About the album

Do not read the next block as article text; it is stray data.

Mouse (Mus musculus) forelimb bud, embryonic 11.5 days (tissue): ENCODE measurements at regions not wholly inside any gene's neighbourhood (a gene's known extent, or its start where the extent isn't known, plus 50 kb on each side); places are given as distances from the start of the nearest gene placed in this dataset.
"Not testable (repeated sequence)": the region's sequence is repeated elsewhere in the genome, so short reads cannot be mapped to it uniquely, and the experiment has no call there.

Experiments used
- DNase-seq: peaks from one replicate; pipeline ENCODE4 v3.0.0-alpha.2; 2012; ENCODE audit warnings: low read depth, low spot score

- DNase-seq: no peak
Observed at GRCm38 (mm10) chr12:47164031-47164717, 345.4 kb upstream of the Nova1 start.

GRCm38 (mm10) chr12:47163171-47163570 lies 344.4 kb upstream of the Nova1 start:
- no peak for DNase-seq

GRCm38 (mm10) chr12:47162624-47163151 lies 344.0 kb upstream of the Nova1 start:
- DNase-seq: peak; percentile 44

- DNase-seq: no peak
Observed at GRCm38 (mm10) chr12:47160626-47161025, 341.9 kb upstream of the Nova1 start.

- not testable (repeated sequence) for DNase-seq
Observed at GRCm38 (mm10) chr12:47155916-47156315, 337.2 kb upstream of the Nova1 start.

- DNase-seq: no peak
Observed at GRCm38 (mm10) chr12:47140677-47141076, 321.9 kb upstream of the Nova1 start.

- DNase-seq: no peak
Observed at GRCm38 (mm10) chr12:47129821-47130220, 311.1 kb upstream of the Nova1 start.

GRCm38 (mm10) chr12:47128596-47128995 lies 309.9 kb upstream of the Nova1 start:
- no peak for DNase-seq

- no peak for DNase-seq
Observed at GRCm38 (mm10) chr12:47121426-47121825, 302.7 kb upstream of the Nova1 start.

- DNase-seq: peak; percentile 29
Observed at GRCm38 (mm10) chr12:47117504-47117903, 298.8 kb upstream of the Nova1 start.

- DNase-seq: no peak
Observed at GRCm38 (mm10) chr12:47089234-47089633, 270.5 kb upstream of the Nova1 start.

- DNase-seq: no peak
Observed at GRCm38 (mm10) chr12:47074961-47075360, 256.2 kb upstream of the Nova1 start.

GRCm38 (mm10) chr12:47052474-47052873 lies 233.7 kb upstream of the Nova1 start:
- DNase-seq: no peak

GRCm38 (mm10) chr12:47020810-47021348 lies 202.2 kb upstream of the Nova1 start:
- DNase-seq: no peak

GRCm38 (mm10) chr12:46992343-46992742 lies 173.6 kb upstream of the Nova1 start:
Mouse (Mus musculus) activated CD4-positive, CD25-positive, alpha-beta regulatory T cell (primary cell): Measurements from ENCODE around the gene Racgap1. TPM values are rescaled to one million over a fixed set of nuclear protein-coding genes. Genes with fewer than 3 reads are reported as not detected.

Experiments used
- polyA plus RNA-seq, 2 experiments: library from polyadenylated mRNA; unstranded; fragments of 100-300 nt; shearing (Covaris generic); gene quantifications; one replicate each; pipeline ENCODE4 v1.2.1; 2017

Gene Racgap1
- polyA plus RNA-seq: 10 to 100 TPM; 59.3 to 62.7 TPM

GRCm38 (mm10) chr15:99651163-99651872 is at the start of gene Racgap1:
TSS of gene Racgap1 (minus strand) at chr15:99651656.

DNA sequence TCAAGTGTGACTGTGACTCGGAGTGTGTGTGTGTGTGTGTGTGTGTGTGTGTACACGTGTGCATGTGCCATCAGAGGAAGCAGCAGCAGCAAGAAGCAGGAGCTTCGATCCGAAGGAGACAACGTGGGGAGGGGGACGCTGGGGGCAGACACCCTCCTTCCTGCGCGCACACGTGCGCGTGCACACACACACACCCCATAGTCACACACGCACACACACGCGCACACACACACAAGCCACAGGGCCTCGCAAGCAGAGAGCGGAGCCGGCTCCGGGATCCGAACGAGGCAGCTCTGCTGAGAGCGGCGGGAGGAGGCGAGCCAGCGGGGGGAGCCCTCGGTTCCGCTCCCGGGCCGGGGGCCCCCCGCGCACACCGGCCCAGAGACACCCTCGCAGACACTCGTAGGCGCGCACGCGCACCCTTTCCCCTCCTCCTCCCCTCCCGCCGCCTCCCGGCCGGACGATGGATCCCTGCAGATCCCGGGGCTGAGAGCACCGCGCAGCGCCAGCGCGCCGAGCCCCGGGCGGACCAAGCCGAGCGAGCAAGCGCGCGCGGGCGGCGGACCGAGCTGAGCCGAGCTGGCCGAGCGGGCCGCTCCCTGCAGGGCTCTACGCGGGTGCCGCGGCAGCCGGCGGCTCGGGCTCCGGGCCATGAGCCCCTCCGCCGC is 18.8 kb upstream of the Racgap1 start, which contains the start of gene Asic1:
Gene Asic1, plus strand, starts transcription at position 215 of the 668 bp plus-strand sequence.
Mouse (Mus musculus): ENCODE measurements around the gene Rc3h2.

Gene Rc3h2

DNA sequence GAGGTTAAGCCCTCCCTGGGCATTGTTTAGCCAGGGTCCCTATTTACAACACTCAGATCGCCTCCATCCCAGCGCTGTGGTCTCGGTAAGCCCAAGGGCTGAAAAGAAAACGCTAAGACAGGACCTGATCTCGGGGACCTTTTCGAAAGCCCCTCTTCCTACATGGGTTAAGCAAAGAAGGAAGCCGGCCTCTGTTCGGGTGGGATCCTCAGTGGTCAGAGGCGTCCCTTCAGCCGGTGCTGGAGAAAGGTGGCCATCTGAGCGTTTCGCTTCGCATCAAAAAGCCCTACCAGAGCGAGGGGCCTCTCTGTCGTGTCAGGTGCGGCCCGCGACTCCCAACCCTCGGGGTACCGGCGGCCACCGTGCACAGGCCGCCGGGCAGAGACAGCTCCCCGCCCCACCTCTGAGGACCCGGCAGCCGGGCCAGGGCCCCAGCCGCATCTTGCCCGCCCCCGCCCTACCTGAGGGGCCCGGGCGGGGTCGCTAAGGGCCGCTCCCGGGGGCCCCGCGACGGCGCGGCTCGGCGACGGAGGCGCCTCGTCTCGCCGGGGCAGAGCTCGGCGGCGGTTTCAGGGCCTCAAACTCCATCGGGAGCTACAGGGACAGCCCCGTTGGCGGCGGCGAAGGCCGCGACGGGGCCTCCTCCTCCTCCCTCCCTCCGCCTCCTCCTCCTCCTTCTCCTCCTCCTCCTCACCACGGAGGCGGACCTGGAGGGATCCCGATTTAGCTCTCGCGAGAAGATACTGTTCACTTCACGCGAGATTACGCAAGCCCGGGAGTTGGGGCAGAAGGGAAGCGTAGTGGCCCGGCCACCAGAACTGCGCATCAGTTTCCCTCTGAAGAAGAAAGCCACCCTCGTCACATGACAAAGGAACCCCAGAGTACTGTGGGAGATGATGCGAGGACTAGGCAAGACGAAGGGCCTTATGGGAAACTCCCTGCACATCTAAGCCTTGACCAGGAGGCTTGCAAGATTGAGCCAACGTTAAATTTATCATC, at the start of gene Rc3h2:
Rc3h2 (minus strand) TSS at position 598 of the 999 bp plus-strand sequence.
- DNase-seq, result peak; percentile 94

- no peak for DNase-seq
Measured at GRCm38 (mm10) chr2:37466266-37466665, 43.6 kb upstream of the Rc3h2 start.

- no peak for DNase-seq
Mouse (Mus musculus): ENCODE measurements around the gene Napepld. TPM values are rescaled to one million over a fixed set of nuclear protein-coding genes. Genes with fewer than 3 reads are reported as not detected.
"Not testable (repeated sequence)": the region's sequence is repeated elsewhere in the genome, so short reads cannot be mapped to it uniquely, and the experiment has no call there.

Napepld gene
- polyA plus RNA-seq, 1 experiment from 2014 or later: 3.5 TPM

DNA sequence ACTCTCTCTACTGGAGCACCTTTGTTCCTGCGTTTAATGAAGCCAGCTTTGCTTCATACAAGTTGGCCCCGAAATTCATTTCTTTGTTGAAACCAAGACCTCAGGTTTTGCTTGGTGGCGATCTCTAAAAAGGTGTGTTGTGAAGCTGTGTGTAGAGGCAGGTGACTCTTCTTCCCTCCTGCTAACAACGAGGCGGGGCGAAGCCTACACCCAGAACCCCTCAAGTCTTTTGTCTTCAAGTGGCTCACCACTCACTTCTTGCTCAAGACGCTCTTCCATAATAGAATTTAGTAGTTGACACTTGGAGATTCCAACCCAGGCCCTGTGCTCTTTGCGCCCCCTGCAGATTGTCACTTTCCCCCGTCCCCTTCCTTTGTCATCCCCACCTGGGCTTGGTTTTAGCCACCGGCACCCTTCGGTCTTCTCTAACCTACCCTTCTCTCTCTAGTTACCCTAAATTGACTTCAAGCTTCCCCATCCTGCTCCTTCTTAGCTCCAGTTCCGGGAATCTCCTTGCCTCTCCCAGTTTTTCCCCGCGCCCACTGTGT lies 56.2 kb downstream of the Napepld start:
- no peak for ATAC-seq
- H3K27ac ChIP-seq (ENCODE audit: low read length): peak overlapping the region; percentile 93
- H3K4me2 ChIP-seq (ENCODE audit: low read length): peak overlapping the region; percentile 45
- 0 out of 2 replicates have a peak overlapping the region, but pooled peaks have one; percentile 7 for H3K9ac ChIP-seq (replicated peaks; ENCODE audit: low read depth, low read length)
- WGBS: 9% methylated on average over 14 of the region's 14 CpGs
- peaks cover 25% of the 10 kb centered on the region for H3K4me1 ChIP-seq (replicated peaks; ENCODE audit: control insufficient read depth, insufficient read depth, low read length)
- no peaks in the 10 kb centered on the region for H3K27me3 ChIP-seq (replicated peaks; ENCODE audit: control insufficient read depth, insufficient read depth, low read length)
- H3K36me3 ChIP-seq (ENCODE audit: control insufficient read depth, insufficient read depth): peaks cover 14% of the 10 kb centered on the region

The programme is the star at “Jazz at Berlin Philharmonic”. The aim of the concert series, curated and produced by Siggi Loch, is to bring together different musicians in a way that has never been seen or heard before, with one thematic focus. On 13 February 2015, the eighth edition at the sold out Kammermusiksaal saw the spotlight focus on the accordion: From Musette in Paris to Schrammelmusik in Vienna, the Sinti and Roma music from the Balkans and the tango in Buenos Aires, the accordion is best loved in popular music, and a welcome companion in house and folk music: the "common man's orchestra". In the classical and jazz genres, however, it is all too often misunderstood and still an outsider in classical and jazz music, despite pioneering talents such as Astor Piazzolla and Richard Galliano. Vincent Peirani, one of the stars of the evening who “expertly modernises” the instrument (3sat Kulturzeit), initially underestimated the scope of sounds and opportunities for musical development that the accordion offers: “As a boy I always wanted to learn the drums. The accordion was an instrument for grandparents, but my father made me learn it […]. Not until I had learned to play Mendelssohn and Bach on it did I realise how versatile an instrument it is, and then I adopted it - or it me …” The classically trained accordionist Klaus Paier is an adventurous sonic explorer, who creates an intoxicating mix of jazz, classical, Musette and world music, alongside cellist Asja Valcic – in a nutshell: “Eurojazz at its best” (Der Spiegel). Connecting the unexpected: Surprising, unusual artistic encounters can produce magical moments, and for this evening, Siggi Loch initiated two duos that had never played together before. Firstly, Régis Gizavo, an autodidact accordionist who learned his trade on the streets and in the bars of Madagascar, From his local folk music to Portuguese and South African styles, mostly heard on the radio channels he could receive from neighbouring Mozambique, Gizavo snapped up everything he could get his ears on. At “Jazz at Berlin Philharmonic”. He teams up with guitarist Nguyên Lê, a musician renowned for his fusion of world music and jazz. Secondly, Stian Carstensen, well known for his pioneering multi-style band “Farmers Market”, joins forces with the Polish violin wizard Adam Bałdych. Vincent Peirani was voted “The Discovery of the Year 2014” in France (Victoire du Jazz), is considered by Fono Forum as a “one in a century talent”, and the FAZ newspaper recently wrote that “Peirani can do almost anything on an accordion”. Alongside the saxophonist Emile Parisien he forms a dream team that was awarded the ECHO Jazz 2015 as best international ensemble performance (2014’s “Belle Époque”). Astor Piazzolla's “Libertango” tops off the “Accordion Night”. Interpreted by all of the artists together, this is a rendition of the eternal classic that has definitely never been heard in this way before. And so it is that another memorable and celebrated “Jazz at Berlin Philharmonic” is brought to a magnificent conclusion.